Polar beer, the frozen alcoholic trend that’s taking off around the world, will be available in Montreal starting this weekend.
Thedeliciously frosty beverage comes out of a machine similar to a soft serve ice cream dispenser. The machine spits out ice-cold beer topped with a swirl of frozen foam that helps the liquid underneath to stay cold.
Polar beer originated in Japan, before DK Squared inc. brought it to Toronto.
David Kim, founder of DK Squared inc., spoke with us and confirmed that they’re launching at Big in Japan, with installation and training to begin at the bar this Saturday.
It's official — 2021 was the hottest year on record for Montreal, according to Environment Canada. It beat out the previous hottest years, 1998 and 2012, by a mean few hundredths of a degree.
This rise in temperature in Montreal is attributed to new weather patterns, causing scorching temperatures in June, August, September and October. "August and October were record-breaking months," said Environment Canada spokesperson Simon Legault.
"We were lucky that July was below normal because if it hadn't happened that way, [...] we would have shattered the record instead of just breaking it," he added.
A few hundredths of a degree may not sound like such a big problem, but temperatures in Montreal (and around the world) have been steadily rising.
The average annual temperature in Montreal from 1951 to 1980 was 6.5ºC, according to ClimateData.ca. Last year's mean temperature came in at a whopping 8.6ºC. This drastic increase in fortyish years has already begun to show its effects — not just on our electrical bills in the summer, but also the health of the population, the Climate Action Network says.
Whether or not 2022 will be even hotter remains anyone's guess. Projections for an area as small as Southern Quebec can only be made a few weeks in advance.
What we do know is that February and March should be significantly warmer than January.
"A few short intense waves of cold are coming in," Legault said of January, adding that February and March are expected to be "close to or above normal temperatures."
Women will lead five of Quebec's eight largest cities following the 2021 municipal elections.
The biggest headline of the night may have been Valérie Plante's triumph over old foe Denis Coderre in Montreal, but across the province, the faces of municipal politics have become more gender-balanced.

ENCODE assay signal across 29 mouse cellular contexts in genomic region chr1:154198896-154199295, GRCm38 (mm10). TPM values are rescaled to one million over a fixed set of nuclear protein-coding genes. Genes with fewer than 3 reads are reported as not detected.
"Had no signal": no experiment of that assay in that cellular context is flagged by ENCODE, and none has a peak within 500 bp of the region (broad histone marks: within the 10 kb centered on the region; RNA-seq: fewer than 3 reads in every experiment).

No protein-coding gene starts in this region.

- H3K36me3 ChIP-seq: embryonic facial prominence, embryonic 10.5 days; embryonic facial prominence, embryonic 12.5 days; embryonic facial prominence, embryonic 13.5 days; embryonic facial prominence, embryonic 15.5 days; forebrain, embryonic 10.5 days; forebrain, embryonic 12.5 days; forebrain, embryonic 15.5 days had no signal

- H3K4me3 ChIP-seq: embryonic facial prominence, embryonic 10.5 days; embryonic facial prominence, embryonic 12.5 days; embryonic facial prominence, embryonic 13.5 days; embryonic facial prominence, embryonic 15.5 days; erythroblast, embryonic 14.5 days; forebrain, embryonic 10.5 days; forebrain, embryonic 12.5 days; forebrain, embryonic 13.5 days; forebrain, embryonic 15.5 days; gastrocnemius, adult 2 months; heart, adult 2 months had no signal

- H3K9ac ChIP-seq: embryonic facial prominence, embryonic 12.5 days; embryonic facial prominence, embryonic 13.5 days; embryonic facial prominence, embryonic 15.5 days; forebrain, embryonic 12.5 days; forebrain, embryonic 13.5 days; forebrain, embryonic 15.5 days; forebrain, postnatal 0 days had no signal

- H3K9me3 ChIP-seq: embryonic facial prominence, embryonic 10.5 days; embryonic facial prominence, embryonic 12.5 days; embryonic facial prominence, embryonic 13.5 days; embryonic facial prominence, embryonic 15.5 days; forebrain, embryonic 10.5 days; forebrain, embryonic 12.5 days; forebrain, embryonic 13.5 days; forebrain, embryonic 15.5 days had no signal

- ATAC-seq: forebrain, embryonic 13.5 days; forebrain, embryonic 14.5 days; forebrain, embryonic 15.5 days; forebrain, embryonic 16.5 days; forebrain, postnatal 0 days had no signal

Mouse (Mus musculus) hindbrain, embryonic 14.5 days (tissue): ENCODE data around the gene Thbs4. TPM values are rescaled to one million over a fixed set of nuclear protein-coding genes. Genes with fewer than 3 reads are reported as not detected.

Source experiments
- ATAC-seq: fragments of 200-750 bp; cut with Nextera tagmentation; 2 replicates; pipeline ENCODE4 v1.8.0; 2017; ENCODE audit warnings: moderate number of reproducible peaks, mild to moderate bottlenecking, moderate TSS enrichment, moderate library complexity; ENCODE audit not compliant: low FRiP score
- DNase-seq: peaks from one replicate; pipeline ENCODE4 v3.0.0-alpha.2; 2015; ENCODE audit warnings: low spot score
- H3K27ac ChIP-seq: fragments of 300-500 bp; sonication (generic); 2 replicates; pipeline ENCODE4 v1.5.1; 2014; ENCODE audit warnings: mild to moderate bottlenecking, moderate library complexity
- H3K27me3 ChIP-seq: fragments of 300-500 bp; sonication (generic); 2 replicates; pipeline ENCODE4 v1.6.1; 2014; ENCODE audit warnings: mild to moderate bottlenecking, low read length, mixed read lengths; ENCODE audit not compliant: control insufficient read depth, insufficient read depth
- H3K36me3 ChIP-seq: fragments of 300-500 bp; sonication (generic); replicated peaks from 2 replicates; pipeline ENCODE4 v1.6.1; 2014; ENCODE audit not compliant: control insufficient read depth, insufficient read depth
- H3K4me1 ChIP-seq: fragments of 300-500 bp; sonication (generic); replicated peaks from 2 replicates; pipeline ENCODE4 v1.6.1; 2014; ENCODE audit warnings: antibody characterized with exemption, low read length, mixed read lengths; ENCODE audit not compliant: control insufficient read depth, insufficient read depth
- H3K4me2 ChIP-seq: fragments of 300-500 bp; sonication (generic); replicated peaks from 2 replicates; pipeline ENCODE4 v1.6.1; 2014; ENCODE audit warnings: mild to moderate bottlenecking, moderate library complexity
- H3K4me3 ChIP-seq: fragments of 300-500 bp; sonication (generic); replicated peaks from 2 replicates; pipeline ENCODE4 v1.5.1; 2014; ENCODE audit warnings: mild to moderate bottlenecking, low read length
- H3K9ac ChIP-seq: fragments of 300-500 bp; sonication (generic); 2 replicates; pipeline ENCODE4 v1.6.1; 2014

According to the latest counts and projections, France Bélisle (Gatineau), Catherine Fournier (Longueuil), Évelyne Beaudin (Sherbrooke) and Julie Dufour (Saguenay) are all also on their way to their respective (and figurative) city hall corner offices.
In Quebec City, it seemed for a while like Marie-Josée Savard would join them. Multiple outlets had even called the election for her until the vote count for her opponent surged into the evening. Bruno Marchand ultimately claimed victory.
Mayor Plante commented on the historic nature of her second mandate in her victory speech Sunday night.
"Four years ago, Montrealers elected the first woman mayor in the history of the City of Montreal," she said.
"Tonight, they told us again, 'yes, this mayor, we're going to continue to work with her, we trust her!'"
This year, for the first time, Montrealers will have two women leading the city, as Projet Montréal's Dominique Ollivier is set to take over as president of the Executive Committee.
According to a new study put out by the EasyPark Group, Montreal is among the top 20 smartest cities in the world, coming in at number 17 among cities with a metro area population of over 3 million people.
EasyPark's Smart & Sustainable Cities Index ranks cities around the world based on data that factors in "digital life, mobility innovation, business tech infrastructure, and sustainability."
With an overall ranking of 82.24 out of 100, Montreal ranked just under cities like Chicago, Tokyo, Paris, and our mortal frenemies, Toronto, which came in 12th place.
First up, in the "digital life" category, Montreal got scores above 80 for "citizen adoption" and "health care innovation." Where we lagged behind was in the "government adoption" and "tech education" subcategories.
Next, in "mobility innovation," our city got big scores for "traffic management" and for our "clean transport" infrastructure. Meanwhile, "parking innovation" got a relatively low score of 73.41 out of 100.
For "business tech infrastructure," Montreal lost a lot of points in the "business innovation" subcategory, claiming only 57.92. It was also held back by its "internet connectivity" score but gained ground with a cool 86.08 out of 100 on the "e-payments" subcategory.
Finally, Montreal was also unfortunately held back by its low-70s scores for its "climate response," "waste management" and "green buildings." Our city made up for these low marks with its performance in the "green energy" subcategory, with a score of 85.62 out of 100.